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Hum Genet. 2019 Feb 27. doi: 10.1007/s00439-019-01992-z. [Epub ahead of print]

Molybdenum cofactor deficiency type B knock-in mouse models carrying patient-identical mutations and their rescue by singular AAV injections.

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Institut für Humangenetik der Universitätsmedizin Göttingen, Heinrich-Düker-Weg 12, 37073, Göttingen, Germany.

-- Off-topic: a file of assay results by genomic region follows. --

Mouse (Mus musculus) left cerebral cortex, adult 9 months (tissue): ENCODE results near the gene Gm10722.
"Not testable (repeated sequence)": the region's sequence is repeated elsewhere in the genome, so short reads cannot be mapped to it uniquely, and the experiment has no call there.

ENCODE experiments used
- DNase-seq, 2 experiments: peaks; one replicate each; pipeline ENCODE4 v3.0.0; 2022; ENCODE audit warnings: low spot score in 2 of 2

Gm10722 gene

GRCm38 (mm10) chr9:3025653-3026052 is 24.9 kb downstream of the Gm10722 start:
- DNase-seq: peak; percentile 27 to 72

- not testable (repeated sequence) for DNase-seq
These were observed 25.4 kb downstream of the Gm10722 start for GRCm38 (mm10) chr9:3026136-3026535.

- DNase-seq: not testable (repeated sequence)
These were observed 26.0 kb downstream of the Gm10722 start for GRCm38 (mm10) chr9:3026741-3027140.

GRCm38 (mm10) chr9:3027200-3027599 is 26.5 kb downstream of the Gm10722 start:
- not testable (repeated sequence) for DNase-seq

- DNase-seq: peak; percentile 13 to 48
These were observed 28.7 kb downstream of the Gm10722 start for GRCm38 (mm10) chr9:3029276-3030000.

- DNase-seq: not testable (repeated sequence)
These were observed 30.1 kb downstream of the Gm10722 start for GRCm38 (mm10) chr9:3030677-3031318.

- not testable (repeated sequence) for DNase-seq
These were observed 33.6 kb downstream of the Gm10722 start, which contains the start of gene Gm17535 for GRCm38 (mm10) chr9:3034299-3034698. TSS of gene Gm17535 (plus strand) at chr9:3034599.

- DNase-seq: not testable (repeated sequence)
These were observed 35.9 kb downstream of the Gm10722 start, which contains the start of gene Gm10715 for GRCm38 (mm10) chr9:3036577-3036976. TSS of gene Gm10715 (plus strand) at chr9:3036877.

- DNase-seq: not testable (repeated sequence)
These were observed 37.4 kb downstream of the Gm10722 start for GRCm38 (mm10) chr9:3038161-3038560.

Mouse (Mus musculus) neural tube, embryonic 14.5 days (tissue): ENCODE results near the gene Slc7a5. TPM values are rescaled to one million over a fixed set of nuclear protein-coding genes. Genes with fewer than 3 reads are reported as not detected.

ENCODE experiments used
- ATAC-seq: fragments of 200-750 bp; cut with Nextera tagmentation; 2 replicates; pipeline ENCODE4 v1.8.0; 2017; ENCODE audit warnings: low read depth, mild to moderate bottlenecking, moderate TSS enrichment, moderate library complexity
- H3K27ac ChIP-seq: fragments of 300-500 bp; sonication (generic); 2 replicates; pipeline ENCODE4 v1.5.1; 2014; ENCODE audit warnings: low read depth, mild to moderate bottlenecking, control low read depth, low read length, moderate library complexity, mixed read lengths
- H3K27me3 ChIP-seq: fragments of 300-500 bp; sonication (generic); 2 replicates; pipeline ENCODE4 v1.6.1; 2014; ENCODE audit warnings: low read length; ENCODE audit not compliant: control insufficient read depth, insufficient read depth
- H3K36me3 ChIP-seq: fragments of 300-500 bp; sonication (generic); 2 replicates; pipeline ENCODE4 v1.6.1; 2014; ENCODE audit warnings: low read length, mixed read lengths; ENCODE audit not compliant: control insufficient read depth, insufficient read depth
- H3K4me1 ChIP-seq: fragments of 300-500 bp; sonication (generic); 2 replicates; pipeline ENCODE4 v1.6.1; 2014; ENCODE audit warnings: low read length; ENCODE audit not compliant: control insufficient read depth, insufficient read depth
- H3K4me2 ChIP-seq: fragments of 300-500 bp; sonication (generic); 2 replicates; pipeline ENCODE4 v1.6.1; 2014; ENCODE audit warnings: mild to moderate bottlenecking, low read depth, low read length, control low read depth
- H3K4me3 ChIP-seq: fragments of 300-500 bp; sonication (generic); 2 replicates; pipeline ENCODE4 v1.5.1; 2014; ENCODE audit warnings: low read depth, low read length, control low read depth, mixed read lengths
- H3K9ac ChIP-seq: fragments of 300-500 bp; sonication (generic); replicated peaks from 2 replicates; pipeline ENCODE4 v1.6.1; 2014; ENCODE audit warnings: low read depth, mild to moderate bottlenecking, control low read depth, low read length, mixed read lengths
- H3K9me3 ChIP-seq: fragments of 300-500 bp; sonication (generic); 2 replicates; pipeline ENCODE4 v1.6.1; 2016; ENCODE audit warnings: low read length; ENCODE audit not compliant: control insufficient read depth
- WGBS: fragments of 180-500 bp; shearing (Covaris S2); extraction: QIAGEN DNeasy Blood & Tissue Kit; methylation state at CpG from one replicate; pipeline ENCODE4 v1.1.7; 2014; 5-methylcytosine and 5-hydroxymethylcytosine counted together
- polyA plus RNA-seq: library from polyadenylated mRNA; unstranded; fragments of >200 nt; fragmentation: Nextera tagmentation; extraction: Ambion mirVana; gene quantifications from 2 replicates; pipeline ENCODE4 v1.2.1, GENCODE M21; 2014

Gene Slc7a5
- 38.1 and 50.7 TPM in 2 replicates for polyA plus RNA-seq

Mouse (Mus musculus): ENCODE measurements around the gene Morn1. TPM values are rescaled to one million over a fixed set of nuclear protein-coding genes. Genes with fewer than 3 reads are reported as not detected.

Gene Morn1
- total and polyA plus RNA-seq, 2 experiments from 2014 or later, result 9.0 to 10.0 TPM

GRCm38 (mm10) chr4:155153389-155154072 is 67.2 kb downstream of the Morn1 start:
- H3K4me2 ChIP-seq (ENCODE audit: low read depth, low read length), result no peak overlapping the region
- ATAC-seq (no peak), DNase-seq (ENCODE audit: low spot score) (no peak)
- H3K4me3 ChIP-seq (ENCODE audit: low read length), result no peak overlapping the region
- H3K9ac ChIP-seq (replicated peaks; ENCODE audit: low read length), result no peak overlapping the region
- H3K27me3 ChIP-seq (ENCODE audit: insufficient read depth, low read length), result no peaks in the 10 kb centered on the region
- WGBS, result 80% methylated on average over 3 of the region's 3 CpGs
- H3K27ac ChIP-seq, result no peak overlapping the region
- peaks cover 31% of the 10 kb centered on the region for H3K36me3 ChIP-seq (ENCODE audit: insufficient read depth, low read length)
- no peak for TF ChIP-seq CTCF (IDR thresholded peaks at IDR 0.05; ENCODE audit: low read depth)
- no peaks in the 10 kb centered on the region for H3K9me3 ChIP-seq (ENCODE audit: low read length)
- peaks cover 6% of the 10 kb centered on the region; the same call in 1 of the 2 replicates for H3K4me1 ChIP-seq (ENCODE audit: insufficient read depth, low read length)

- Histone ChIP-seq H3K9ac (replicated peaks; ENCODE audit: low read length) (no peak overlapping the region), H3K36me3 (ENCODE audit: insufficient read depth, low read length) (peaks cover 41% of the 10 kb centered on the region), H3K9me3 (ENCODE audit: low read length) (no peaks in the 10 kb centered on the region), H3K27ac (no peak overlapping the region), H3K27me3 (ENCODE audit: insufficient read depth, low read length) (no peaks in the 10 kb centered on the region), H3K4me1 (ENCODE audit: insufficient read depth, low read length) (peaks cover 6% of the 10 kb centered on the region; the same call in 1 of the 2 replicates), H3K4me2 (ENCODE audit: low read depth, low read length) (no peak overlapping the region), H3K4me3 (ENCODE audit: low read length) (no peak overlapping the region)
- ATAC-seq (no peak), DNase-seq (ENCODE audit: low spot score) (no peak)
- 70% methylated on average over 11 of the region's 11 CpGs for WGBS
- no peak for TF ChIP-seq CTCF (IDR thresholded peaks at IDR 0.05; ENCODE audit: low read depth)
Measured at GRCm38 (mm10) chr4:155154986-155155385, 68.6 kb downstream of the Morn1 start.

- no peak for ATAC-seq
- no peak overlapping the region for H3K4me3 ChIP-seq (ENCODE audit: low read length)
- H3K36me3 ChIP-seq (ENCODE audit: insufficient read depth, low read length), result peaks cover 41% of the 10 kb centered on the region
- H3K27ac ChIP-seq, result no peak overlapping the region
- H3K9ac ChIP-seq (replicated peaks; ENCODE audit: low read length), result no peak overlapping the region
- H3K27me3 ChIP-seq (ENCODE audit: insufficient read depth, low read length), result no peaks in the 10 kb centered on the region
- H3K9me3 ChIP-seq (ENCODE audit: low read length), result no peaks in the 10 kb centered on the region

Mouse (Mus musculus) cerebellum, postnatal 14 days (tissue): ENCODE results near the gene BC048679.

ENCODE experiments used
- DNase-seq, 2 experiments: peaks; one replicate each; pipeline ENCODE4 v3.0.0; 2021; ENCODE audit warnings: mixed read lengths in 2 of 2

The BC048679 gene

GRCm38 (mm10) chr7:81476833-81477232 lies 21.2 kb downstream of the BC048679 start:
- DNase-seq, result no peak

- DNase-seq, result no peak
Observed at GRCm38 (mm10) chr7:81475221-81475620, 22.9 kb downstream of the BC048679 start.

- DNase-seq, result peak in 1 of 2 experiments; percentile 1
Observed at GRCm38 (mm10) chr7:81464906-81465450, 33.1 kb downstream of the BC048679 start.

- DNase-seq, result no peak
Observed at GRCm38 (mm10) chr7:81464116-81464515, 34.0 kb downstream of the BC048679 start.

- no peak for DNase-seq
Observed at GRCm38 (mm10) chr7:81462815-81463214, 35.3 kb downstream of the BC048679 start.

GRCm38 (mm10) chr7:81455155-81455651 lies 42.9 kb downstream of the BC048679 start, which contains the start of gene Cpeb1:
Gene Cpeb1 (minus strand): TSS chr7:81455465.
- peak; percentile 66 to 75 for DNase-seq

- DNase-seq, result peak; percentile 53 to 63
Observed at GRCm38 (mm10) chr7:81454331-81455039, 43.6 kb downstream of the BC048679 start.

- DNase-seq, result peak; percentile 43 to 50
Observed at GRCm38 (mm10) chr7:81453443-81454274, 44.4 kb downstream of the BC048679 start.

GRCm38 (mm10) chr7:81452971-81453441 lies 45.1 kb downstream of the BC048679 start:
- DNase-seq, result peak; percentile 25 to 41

Molybdenum cofactor deficiency is an autosomal, recessively inherited metabolic disorder, which, in the absence of an effective therapy, leads to early childhood death due to neurological deterioration. In type A of the disease, cyclic pyranopterin monophosphate (cPMP) is missing, the first intermediate in the biosynthesis of the cofactor, and a biochemical substitution therapy using cPMP has been developed. A comparable approach for type B of the disease with a defect in the second step of the synthesis, formation of molybdopterin, so far has been hampered by the extreme instability of the corresponding metabolites. To explore avenues for a successful and safe gene therapy, knock-in mouse models were created carrying the mutations c.88C>T (p.Q30X) and c.726_727delAA, which are also found in human patients. Recombinant adeno-associated viruses (rAAVs) were constructed and used for postnatal intrahepatic injections of MoCo-deficient mice in a proof-of-concept approach. Singular administration of an appropriate virus dose in 60 animals prevented the otherwise devastating phenotype to a variable extent. While untreated mice did not survive for more than 2 weeks, some of the treated mice grew up to adulthood in both sexes.


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